My father is a musician. He had grown up obsessed with jazz music, throwing himself headlong into some of the most beautiful notes and chords ever played, whether they came from the pianos of Herbie Hancock or the ageless vocals of the Four Tops. My father has that indelible thing, that recessive gene which curses humanity every so often by choosing person after person to be destructively talented; there is nothing more he can be than the idealization of a jazz musician, numb to playing progressions he’s heard seconds earlier as if they’d been grooved into his brain at birth.

He has no other outlet than the same music that feeds into itself endlessly, and as such he is desperate to share it with someone, desperate for music to leak out of his mind in a new way.

Maybe he’d felt that bottomless well of desire being quenched when I’d finally asked him about music, posturing for him to introduce me to Living Colour.

I only wanted one song, “Cult of Personality” because it was CM Punk’s theme music – I couldn’t bring myself to care about the tracks that surrounded it or the album it had risen from.

My father’s voice pitched up several levels, his love and enthusiasm like pure helium swelling through his body – he’d drive me to the store (a now abandoned FYE, of all places), right this second, no questions asked, because it was something I “had to have.”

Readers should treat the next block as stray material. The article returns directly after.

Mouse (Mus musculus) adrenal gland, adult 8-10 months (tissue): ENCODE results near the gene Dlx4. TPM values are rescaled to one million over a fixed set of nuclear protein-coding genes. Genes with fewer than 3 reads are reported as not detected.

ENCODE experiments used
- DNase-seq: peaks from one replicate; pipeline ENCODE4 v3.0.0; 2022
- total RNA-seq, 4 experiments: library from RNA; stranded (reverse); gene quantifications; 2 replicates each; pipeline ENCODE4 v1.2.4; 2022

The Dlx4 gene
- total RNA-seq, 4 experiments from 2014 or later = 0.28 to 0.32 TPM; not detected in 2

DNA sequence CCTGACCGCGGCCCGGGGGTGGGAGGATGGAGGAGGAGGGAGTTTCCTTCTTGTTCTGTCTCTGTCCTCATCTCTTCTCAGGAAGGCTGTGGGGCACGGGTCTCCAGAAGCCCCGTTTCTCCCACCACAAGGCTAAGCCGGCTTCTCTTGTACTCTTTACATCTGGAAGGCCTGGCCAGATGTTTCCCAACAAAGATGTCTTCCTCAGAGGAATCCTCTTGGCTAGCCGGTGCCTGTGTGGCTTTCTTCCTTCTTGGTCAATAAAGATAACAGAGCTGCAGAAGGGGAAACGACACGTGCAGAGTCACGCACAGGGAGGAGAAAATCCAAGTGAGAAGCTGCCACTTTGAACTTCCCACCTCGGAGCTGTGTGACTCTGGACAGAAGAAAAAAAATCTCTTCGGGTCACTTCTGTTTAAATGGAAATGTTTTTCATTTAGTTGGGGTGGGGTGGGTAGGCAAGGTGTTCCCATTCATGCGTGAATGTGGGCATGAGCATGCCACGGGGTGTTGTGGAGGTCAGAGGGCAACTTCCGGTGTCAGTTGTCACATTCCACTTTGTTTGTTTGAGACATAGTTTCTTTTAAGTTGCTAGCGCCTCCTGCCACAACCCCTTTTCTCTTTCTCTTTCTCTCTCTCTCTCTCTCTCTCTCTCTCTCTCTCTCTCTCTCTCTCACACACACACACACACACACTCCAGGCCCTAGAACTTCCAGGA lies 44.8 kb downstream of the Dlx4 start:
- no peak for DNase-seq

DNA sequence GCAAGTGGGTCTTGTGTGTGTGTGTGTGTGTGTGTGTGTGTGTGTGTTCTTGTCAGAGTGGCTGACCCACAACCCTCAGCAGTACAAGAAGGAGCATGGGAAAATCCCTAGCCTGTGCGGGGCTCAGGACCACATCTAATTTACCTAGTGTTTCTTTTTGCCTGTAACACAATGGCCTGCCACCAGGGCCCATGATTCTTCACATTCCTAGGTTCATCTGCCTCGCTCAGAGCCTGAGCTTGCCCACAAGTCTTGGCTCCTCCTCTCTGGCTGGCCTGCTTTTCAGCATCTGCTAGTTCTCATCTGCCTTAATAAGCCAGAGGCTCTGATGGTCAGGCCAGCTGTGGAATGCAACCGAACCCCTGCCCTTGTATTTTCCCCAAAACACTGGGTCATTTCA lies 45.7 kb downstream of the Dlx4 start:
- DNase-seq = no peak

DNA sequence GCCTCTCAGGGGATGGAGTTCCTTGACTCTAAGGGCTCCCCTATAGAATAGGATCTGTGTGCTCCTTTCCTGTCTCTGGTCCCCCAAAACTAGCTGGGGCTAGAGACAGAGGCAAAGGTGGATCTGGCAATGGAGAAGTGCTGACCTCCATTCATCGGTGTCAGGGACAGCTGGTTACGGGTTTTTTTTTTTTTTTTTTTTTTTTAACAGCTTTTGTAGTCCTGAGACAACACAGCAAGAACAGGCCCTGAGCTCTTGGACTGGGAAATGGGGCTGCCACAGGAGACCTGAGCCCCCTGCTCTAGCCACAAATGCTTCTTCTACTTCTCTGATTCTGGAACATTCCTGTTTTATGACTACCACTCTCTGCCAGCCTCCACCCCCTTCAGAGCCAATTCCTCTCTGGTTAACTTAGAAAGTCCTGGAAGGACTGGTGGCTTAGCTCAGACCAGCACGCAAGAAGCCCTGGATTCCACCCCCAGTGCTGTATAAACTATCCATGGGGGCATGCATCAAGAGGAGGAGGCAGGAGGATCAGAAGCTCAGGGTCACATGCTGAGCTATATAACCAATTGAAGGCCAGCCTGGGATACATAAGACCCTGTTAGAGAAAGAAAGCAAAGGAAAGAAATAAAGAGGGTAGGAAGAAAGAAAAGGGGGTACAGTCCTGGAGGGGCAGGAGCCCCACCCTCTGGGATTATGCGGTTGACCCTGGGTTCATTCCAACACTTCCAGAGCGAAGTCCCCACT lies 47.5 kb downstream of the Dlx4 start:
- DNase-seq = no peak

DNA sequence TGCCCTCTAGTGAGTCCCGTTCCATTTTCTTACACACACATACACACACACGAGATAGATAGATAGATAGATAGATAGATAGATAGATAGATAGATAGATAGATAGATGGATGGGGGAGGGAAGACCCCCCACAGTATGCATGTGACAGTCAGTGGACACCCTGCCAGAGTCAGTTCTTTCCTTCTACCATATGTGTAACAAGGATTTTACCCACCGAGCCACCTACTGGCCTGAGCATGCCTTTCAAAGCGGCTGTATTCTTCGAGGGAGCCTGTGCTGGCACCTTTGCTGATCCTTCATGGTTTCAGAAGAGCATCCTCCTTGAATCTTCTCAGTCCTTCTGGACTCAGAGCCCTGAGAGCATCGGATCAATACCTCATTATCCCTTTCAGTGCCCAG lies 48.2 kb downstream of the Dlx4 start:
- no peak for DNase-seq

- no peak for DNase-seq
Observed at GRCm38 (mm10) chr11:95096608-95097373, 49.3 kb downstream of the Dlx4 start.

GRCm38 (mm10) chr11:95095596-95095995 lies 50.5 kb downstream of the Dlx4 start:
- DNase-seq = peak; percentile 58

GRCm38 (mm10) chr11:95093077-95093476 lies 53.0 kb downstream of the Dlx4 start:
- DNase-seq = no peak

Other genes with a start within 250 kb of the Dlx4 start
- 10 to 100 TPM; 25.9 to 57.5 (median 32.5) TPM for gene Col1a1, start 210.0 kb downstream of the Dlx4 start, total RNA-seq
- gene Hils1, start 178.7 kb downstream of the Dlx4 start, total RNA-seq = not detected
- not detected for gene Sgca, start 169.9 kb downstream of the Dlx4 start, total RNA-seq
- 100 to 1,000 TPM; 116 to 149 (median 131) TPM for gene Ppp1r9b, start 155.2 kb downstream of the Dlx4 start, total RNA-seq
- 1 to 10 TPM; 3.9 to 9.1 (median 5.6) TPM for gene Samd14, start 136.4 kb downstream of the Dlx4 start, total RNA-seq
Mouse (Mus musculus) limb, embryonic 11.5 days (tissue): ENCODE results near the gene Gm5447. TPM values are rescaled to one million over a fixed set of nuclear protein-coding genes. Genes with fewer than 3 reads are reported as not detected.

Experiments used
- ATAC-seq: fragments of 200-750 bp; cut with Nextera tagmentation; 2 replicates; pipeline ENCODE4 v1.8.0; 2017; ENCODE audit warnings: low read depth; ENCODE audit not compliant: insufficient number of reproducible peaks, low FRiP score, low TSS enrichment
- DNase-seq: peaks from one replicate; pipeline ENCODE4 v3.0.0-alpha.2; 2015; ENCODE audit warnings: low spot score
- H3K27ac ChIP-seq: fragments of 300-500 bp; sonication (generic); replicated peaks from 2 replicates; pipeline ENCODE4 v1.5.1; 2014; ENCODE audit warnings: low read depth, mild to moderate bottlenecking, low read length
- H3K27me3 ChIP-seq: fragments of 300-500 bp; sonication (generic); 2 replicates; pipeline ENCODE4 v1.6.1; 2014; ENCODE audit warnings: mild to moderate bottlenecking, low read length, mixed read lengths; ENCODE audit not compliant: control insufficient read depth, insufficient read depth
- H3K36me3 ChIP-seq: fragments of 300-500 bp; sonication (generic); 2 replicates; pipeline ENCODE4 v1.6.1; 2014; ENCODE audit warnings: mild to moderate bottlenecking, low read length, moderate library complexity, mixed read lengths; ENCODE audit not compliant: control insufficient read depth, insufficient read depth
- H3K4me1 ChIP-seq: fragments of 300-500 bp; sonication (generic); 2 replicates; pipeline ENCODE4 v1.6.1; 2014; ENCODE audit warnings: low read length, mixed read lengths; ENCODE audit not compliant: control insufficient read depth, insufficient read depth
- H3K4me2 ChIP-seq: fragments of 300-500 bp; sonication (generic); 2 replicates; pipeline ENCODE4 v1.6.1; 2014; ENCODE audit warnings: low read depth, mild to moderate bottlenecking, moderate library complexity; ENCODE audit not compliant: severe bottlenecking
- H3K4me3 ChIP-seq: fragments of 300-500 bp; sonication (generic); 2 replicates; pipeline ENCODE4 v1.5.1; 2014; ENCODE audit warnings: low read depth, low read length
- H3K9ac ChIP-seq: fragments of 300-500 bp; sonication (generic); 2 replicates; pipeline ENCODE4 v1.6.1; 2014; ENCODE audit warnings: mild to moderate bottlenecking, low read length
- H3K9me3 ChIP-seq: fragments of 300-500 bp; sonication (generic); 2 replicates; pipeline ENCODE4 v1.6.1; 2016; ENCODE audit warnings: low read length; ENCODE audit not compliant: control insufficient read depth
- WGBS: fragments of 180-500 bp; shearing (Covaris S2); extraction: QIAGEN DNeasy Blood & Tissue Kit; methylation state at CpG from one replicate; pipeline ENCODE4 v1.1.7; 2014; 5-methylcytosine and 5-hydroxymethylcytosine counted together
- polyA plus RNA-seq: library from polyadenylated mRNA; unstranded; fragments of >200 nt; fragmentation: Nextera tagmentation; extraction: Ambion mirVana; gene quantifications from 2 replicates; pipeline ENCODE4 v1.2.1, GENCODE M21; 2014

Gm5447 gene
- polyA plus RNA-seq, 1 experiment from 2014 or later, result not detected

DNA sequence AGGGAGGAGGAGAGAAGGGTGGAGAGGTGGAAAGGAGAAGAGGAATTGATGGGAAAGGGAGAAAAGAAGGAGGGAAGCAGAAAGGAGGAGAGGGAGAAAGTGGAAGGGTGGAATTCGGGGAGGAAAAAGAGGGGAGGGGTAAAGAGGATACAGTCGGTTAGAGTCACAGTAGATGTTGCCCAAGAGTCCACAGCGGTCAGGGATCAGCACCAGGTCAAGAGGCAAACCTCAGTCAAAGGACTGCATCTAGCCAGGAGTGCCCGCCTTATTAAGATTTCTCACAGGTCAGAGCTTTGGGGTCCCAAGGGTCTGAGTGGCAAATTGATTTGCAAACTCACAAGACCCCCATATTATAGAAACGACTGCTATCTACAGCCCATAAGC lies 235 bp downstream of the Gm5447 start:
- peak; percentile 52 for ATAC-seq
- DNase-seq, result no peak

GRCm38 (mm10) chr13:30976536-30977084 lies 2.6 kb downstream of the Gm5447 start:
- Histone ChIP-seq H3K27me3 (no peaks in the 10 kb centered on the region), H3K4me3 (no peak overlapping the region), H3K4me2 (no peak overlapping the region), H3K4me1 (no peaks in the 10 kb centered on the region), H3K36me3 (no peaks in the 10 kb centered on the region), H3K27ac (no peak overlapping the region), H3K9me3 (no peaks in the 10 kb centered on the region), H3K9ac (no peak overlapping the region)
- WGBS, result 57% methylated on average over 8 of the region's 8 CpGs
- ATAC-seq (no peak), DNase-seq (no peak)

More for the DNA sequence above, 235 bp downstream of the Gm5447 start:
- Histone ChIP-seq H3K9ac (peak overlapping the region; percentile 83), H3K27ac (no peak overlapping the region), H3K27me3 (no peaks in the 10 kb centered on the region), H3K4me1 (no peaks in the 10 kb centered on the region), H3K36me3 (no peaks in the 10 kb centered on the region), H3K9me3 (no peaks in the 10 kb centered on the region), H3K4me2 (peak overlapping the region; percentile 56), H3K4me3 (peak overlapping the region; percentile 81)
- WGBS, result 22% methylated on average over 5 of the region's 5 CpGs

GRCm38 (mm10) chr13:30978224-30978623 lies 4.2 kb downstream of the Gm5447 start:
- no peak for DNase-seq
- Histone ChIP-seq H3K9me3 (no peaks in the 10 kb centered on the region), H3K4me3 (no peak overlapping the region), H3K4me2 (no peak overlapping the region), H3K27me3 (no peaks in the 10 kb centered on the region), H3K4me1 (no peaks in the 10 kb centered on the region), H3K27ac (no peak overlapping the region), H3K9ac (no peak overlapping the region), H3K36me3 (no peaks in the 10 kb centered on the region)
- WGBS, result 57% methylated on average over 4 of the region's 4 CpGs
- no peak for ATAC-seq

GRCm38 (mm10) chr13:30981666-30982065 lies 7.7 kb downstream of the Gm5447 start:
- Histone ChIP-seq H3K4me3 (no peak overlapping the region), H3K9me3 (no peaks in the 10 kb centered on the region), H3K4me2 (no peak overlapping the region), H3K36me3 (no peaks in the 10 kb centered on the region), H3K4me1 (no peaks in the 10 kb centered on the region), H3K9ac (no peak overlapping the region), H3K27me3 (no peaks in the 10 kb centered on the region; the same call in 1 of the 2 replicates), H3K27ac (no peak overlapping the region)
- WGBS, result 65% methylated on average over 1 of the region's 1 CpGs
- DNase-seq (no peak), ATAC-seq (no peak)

So I did.

I played “Cult of Personality” in my shoebox-shaped room relentlessly, as obsessed as my father always was, with none of the determination or skill, imagining myself in CM Punk’s boots, attempting to thank him for manifesting my love of pro wrestling. I swapped Punk’s gaudy WWE championship belt for a leather one, stripped and sold off of a clearance rack. I mirrored his movements and watched his matches into exhaustion, bringing nothing but joy onto myself and my father, because I was loving wrestling and – seemingly – loving music.

The most enduring memory I have of that time is watching my father, in snippets, truly be happy, happy that the melodic curse entangling his soul had loosened somewhat. CM Punk, to me, functions in a similar way. He has that thing, that intangible, unmistakable quality that makes him feel realized and perfect.

CM Punk is cursed with that maniacal, magnetic gene that etches him in the minds of audiences as an incredible professional wrestler. CM Punk as a wrestler is as it should be, and it was another unforgettable moment on August 20 watching him, for the first time in sixteen years, truly be happy.